“Not even 24 hours after getting Ivermectin, two out of my three patients were almost completely better. They were out of bed walking around and all the crackles I heard in their lungs from the day before were gone. All it took was about 18 hours and one dose of Ivermectin.”

Nagase said his third patient, a 95-year-old, stayed the same but “didn’t get any worse like she had done the night previous.”

“I found out later that no sooner had I left Rimbey hospital, the next doctor who came to replace me stopped the antibiotics, stopped all the vitamins, she even stopped the patient’s inhalers, to help her breathe.”

Nagase has since learned that two of the patients he treated had both left the hospital that week.

“No doctor would take away antibiotics and inhalers for any viral pneumonia, never mind COVID. No doctor would do that to any patient with pneumonia. Unless they were … Well I’ll let you think about that,” said Nagase in his speech.

Nagase says he has been banned from hospital practice throughout Alberta by AHS Chief Medical Officer Dr. Fraincois Belanger. He also says after he filed a complaint against Dr. Lazarenko for withholding a life-saving medication from patients, “the Alberta College of Physicians and Surgeons forbade doctors and pharmacists from giving patients Ivermectin.”

“There is something malicious going on. I hope you can all see the bigger picture.”

The Western Standard reached out to AHS for comment on Dr. Nagase’s allegations and was told to refer to a statement shared on their Twitter account.

The tweet says AHS is aware of the speech made by Dr. Nagase and says they do not approve of the use of Ivermectin for the treatment of COVID-19.

“All physicians – including temporary locums – are governed by AHS’ medical bylaws when working in an AHS facility. Under these bylaws, there are expectations for all physicians to follow regarding unapproved use of medical therapy,” said AHS.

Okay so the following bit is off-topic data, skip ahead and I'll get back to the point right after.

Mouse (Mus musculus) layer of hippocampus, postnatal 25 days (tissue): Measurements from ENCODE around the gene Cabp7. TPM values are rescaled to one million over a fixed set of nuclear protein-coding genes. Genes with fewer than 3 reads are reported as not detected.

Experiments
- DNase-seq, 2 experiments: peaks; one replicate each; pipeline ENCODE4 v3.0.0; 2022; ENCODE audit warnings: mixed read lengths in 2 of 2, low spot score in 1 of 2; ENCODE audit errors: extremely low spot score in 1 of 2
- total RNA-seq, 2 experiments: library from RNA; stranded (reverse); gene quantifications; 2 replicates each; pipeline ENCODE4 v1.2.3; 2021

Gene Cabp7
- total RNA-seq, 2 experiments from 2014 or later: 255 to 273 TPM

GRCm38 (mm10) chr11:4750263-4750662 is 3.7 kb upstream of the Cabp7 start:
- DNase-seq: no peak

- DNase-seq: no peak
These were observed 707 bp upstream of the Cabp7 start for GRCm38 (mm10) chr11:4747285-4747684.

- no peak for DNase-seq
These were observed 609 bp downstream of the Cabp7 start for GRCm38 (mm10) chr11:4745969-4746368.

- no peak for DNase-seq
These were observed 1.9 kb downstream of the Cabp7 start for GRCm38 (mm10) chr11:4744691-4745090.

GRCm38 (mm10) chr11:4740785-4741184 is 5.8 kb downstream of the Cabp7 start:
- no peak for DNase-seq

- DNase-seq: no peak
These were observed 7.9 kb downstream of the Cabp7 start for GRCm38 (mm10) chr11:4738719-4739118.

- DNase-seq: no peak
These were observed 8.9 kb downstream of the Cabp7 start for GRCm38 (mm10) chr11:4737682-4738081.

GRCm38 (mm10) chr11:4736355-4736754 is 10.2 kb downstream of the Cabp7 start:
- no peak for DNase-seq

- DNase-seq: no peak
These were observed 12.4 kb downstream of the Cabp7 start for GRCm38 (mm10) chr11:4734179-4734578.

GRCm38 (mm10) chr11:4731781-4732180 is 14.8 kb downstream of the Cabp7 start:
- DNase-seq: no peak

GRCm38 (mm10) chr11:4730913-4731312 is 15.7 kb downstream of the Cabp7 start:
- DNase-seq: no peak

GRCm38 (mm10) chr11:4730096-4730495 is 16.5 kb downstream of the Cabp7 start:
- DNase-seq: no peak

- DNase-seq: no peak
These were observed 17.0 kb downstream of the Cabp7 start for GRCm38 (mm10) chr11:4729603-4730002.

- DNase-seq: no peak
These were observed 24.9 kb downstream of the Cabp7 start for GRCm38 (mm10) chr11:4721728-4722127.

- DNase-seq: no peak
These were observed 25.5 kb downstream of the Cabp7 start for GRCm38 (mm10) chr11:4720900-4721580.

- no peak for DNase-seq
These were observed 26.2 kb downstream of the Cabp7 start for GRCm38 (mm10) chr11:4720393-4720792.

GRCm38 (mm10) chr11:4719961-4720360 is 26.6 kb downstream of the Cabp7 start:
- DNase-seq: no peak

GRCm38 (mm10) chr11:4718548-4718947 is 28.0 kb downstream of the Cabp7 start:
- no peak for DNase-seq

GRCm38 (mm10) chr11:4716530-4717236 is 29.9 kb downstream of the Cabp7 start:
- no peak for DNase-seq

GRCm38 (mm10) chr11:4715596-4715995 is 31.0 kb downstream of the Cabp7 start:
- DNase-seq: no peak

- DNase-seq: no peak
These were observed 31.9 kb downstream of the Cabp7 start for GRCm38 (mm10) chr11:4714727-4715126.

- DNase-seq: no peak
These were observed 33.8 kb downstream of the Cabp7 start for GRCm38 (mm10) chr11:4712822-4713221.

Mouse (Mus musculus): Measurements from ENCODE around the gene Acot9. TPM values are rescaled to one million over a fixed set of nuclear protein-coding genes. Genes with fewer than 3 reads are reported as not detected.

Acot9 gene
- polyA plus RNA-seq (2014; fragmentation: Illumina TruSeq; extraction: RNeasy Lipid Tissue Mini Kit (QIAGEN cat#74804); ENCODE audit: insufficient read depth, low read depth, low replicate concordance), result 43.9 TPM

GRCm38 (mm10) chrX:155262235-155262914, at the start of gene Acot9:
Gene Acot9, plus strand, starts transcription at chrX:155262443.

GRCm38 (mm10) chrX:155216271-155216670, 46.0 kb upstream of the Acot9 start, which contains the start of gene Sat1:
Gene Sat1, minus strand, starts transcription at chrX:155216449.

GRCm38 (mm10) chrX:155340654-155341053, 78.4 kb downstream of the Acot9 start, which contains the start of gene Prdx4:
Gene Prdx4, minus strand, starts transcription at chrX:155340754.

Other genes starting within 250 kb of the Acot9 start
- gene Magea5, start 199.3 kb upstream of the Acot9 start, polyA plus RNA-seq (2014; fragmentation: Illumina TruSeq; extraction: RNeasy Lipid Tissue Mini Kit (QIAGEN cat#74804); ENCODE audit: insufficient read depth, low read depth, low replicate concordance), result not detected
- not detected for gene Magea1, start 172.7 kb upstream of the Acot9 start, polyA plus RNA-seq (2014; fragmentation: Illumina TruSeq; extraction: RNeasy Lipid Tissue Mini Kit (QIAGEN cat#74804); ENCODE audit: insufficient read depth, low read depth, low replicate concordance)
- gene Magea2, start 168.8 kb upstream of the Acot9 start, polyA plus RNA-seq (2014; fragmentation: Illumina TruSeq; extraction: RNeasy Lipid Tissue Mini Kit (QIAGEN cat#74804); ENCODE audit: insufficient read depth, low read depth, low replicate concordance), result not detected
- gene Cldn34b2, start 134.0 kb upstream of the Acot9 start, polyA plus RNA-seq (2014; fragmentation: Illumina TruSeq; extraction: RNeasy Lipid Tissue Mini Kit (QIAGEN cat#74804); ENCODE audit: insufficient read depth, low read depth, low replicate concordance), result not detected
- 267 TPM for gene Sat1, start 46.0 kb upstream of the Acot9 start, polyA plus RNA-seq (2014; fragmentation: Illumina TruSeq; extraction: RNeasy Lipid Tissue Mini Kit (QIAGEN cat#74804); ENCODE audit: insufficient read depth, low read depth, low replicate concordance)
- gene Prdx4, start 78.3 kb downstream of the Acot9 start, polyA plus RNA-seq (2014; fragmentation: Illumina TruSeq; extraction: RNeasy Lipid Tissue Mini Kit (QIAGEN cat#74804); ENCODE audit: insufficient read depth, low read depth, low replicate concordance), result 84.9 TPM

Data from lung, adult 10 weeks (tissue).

“Requirements from provincial regulatory bodies for medical staff must be adhered to. Registrants of these governing bodies must not provide care that does not meet the expected standards of their profession.”

Nobel Prize Given For Ivermectin

In 2005 a Nobel Prize was given for the discovery of Ivermectin treatments, yet they are trying to keep people from using it.

Here is why it was awarded


In 2015, the Nobel Committee for Physiology or Medicine, in its only award for treatments of infectious diseases since six decades prior, honored the discovery of ivermectin (IVM), a multifaceted drug deployed against some of the world’s most devastating tropical diseases.

Since March 2020, when IVM was first used against a new global scourge, COVID-19, more than 20 randomized clinical trials (RCTs) have tracked such inpatient and outpatient treatments.

Six of seven meta-analyses of IVM treatment RCTs reporting in 2021 found notable reductions in COVID-19 fatalities, with a mean 31% relative risk of mortality vs. controls.

During mass IVM treatments in Peru, excess deaths fell by a mean of 74% over 30 days in its ten states with the most extensive treatments. Reductions in deaths correlated with the extent of IVM distributions in all 25 states with p < 0.002.

Sharp reductions in morbidity using IVM were also observed in two animal models, SARS-CoV-2 and a related betacoronavirus. The indicated biological mechanism of IVM, competitive binding with SARS-CoV-2 spike protein, is likely non-epitope specific, possibly yielding full efficacy against emerging viral mutant strains.